Folk who live or work near a pond or lake may encounter turtles in the road nowadays. For instance, while driving on our wiggly country path, a little traveler appeared. In a turtle’s typical “I’ll get there when I get there” disposition, he paid my automobile no mind.

“Okay, little guy. You’re making me nervous,” I said and hit the “warning” button for oncoming cars on the blind curve behind me.

Within seconds I’d secured the reptile on the wooded shoulder close to a pond, which I assumed to be his home. Feeling relieved by the rescue, I continued to my local post office.

Not five minutes later, there the critter crept away from the pond at the same, dangerous place. Nonetheless, I repeated my good deed, drove home and informed my husband of such heroics.

“Was it a snapper?” he asked.

“I’ve never learned to identify Michigan turtles, so I can’t say.”

“You’ll know a snapper when you see one.”

Mel learned to identify snappers and other common reptiles while spending summer weekends in and around Michigan’s Grand Lake. My father drove our family to Wildwood Park near Holly for picnics and day at the lake with relatives. I can’t remember meeting a snapper.

However, as many mothers, Mom bought my sisters and me little green turtles to hold captive in a plastic oasis and feed with special food. Sadly, her investment didn’t pay off with teaching us pet responsibility and developing an interest in herpetology.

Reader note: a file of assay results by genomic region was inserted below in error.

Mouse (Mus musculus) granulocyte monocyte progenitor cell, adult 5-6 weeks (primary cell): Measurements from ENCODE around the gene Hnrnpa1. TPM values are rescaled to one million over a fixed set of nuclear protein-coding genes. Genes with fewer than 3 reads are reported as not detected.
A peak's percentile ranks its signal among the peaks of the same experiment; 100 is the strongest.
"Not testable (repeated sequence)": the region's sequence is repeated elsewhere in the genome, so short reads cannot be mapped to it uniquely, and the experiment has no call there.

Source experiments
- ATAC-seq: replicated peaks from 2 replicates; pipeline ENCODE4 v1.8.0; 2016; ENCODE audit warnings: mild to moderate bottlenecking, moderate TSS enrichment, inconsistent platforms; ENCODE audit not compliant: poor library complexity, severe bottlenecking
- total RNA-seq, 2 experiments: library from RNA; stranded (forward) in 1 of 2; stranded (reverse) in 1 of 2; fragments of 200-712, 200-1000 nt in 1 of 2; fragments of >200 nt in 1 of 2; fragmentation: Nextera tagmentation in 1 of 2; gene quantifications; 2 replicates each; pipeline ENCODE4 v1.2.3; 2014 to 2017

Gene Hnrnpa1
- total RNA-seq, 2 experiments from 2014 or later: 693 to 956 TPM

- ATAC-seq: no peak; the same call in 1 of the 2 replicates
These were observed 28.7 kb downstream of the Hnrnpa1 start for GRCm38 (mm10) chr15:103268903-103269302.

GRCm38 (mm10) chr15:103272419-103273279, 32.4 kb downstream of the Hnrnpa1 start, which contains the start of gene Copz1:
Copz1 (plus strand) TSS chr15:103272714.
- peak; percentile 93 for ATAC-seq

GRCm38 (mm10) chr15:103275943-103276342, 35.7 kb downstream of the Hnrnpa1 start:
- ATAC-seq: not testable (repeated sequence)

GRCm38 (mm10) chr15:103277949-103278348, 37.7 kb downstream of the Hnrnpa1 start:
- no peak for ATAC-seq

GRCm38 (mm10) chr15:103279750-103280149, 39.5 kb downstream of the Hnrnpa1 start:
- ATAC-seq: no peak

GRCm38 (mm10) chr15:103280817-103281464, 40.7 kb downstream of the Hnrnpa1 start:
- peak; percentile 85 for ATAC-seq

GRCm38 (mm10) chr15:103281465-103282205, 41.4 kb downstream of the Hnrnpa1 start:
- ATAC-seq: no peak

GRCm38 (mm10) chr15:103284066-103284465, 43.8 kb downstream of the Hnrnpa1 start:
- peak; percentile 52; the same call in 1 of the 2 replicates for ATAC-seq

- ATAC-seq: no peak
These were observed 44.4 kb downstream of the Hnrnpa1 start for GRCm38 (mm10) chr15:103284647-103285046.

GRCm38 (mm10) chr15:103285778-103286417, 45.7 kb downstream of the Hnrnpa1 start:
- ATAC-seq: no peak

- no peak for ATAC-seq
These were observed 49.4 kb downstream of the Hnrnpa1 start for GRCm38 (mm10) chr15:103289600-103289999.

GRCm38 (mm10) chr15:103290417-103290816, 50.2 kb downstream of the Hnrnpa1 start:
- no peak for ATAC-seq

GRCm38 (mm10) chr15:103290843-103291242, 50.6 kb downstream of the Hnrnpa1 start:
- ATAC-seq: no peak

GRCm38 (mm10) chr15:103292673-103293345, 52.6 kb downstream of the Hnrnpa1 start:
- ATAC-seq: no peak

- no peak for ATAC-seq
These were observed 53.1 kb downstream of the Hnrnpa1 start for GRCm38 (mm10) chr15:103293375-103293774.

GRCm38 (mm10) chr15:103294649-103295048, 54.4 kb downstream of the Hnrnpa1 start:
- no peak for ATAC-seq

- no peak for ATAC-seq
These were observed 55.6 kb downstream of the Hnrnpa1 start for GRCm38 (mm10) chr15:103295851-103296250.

Soon after my above turtle encounter, I stood at the check-out in Piechinks Garden Gate, a local nursery located on Rochester Road. The cashier and I jumped at the sound of a crash outside.

“Oh, I hope that’s not an accident!” she said.

I left the store with two luscious ferns and a flat of blooming impatiens to at last complete my garden embellishments. Then I saw a truck parked on the northbound shoulder of Rochester Road. Adjacent to the truck, a woman stood by a car in a southbound intersection, watching a man. One arm in a sling, with a booted foot he moved something that looked like roadkill off the road.

No one pulled up behind me to exit the parking lot, so I sat for several seconds to decipher the man was the driver of the abandoned truck. The animal came into focus. A head emerged from a large shell. And clawed feet and dinosaur-type tail.

Oh no, a snapper attempted to cross Rochester Road.

As I turned onto the northbound lane, the man persisted to push the turtle closer to safety into a wooded area. The woman watched by her car.

I thought of the little guy I’d saved twice, and was thankful this man took interest and time to help this ancient lake dweller avoid death by collision with an automobile.

Dear Reader, considering the species can live a hundred years, I’m wondering just how many close calls that snapper has had in his crossings.

Contact Iris at